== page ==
Thursday, June 16, 2011

WHEN THE GOING GETS TOUGH, THE DUSTIN GETS “NGUYEN” - Part 1

When American children were learning how to "duck and cover," Vietnamese born, American actor Dustin Nguyen (pronounced "Gwen" or say “going” quickly; ah, now the title makes sense) routinely hid under a makeshift bomb shelter, a tilted bed with sandbags on top, in preparation for the fall of Saigon (1975).

Named after a famous Vietnamese King who defeated the Chinese 1,000 years ago and his idol, an actor named Hoffman, one of the SDAFF’s most consistent and ardent supporters Nguyen recalls, "I was born during the war, it was just a part of the lifestyle, there wasn't any fear until one night my father's coworker came to the house, his voice tone was urgent."

With just the clothes on his back, the next morning began a clandestine escape from the VietCong to freedom via overcrowded boats, emaciation, refugee camps and a new home in St. Louis, Missouri.

And fatefully, the first step in his career towards becoming a successful actor was a two-part episode of Magnum P.I. in which art mimicked life. Developing a strong following from his Suki role in the daytime soap General Hospital, Nguyen made his mark playing teen-cop Harry Ioki in Stephen Cannell's 21 Jump Street, the most popular of fledgling Fox Broadcasting's first-season shows.

Nguyen has always been careful to avoid Asian stereotype roles, yet there are American critics that will argue that playing a martial artist character in V.I.P. was a stereotype. Nguyen proffers, “Asian culture has been portrayed in TV just as martial artists, and so it has become a stereotype.

“If you only saw African-Americans playing basketball players that would be a stereotype but it's not, because they play different characters in other shows so it removes the perceptual edge of African-Americans being that stereotype. But for Asian-Americans martial art roles are common in film and TV, thus reinforcing the stereotype. I have also avoided speaking fake accent roles, because many Asian-Americans speak good English."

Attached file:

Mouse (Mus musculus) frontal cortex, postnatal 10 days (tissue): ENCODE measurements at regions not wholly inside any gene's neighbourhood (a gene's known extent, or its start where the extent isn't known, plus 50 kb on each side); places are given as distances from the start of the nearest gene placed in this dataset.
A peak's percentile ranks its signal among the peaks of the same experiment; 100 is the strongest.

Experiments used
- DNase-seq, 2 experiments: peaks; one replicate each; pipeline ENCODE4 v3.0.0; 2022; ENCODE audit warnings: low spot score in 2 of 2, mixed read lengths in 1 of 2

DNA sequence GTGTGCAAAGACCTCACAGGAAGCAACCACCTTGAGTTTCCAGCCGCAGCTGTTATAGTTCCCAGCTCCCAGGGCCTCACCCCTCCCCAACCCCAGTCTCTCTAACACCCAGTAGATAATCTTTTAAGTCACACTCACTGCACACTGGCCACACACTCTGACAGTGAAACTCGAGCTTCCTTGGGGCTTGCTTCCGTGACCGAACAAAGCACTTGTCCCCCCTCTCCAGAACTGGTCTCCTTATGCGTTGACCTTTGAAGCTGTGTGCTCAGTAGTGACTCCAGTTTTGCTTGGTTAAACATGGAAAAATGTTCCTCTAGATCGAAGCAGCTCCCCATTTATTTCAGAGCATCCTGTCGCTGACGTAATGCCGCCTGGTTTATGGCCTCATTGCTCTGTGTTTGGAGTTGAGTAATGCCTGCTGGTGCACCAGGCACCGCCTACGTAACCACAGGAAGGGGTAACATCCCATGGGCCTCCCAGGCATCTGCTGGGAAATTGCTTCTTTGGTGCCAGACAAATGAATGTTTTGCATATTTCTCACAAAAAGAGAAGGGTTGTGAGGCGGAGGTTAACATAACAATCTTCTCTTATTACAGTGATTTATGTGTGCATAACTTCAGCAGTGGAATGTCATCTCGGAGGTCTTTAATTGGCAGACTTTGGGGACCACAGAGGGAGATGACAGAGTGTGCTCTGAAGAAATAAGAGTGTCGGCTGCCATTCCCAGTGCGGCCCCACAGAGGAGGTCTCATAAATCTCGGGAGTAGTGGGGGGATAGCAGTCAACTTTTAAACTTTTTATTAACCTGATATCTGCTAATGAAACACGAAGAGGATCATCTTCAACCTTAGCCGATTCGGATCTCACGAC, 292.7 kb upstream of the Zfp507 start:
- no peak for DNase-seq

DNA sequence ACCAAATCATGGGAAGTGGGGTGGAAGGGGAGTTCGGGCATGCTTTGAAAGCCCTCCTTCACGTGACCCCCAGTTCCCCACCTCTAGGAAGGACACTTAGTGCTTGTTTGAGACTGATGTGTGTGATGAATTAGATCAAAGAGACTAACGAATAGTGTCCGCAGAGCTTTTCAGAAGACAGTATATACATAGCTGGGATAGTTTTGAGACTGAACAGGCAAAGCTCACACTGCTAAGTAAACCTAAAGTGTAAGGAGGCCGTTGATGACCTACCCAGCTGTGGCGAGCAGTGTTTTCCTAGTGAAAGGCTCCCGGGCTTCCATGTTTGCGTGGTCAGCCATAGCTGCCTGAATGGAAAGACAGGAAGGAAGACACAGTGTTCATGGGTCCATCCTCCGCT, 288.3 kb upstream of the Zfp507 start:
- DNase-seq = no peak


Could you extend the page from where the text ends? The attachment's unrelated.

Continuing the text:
After three seasons of V.I.P. the show folded and it then became increasingly difficult for Nguyen to find challenging work beyond playing stereotypic roles. But this was the least of his worries.

At the time, his beautiful wife of one year, model-actress, Angela Rockwood Nguyen crushed her 4th and 5th cervical vertebrae, and completely severed her spinal cord in a car accident resulting in paralysis from the neck down.

"You get into situations like with us, you realize control is an illusion in life but I'd like to think that I'm getting a little better at accepting "what is" in life versus what you would want things to be," he admits.

Nguyen elates that she has a very positive attitude, works hard and has gained physical abilities that are unexplainable for her injury.

"Your wedding vows say 'for better, for worse' but you really think that's not part of the deal and most don't think of the worst," he posits. “Yet it is part of the deal. The accident connected us on a deeper level and by the way she's dealing with her obstacle, my appreciation for her as a human being and my love for her deepened."

After the fall of Saigon the city changed its name to Ho Chi Minh City and 32 years later Nguyen’s returned to Vietnam has not only led to the rise of Vietnam’s film industry but going home has also resurrected his film career. And quite possibly that was a result of major fish Nguyen had to reel in. What was it? Stay tuned.

1 comment:

  1. Individuals like Nguyen, as described in this article as having lived a life of great hardship, truly exhibit the power and importance of perseverance. Growing up in what has become a very iconic (in positive and negative ways) time in both American and Vietnamese histories, Dustin Nguyen has garnered a pedigree of experiences that potentially make him a role model for Asians/Asian-Americans.

    His story is definitely an inspiring one, and his current successes show that with the right amount of persistence and drive, it is possible to achieve any and all dreams that one may have. What is even more impressive is how Nguyen reaches back out to the places and people that shaped him into the person he is today - his positive influence on the Vietnamese film industry, as well as for Asians in American media, are feats that are surely noteworthy and inspirational.

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